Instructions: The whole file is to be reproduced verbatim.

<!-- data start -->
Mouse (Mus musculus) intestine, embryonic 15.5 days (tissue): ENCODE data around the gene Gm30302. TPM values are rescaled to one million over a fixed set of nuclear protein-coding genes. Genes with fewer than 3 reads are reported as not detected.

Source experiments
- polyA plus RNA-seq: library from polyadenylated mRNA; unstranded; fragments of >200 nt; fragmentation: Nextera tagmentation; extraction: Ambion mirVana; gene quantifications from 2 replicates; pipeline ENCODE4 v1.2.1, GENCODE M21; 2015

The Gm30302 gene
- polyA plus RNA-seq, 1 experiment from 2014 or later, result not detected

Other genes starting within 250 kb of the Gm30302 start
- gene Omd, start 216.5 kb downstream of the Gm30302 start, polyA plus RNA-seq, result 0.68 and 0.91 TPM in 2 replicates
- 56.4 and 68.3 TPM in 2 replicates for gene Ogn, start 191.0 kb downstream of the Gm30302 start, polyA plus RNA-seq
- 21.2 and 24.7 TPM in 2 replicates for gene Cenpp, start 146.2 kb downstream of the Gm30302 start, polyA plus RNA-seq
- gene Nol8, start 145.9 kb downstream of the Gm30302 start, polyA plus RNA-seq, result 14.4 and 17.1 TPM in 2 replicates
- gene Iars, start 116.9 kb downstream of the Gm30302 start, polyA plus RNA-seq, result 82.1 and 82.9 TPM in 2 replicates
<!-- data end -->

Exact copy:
Mouse (Mus musculus) intestine, embryonic 15.5 days (tissue): ENCODE data around the gene Gm30302. TPM values are rescaled to one million over a fixed set of nuclear protein-coding genes. Genes with fewer than 3 reads are reported as not detected.

Source experiments
- polyA plus RNA-seq: library from polyadenylated mRNA; unstranded; fragments of >200 nt; fragmentation: Nextera tagmentation; extraction: Ambion mirVana; gene quantifications from 2 replicates; pipeline ENCODE4 v1.2.1, GENCODE M21; 2015

The Gm30302 gene
- polyA plus RNA-seq, 1 experiment from 2014 or later, result not detected

Other genes starting within 250 kb of the Gm30302 start
- gene Omd, start 216.5 kb downstream of the Gm30302 start, polyA plus RNA-seq, result 0.68 and 0.91 TPM in 2 replicates
- 56.4 and 68.3 TPM in 2 replicates for gene Ogn, start 191.0 kb downstream of the Gm30302 start, polyA plus RNA-seq
- 21.2 and 24.7 TPM in 2 replicates for gene Cenpp, start 146.2 kb downstream of the Gm30302 start, polyA plus RNA-seq
- gene Nol8, start 145.9 kb downstream of the Gm30302 start, polyA plus RNA-seq, result 14.4 and 17.1 TPM in 2 replicates
- gene Iars, start 116.9 kb downstream of the Gm30302 start, polyA plus RNA-seq, result 82.1 and 82.9 TPM in 2 replicates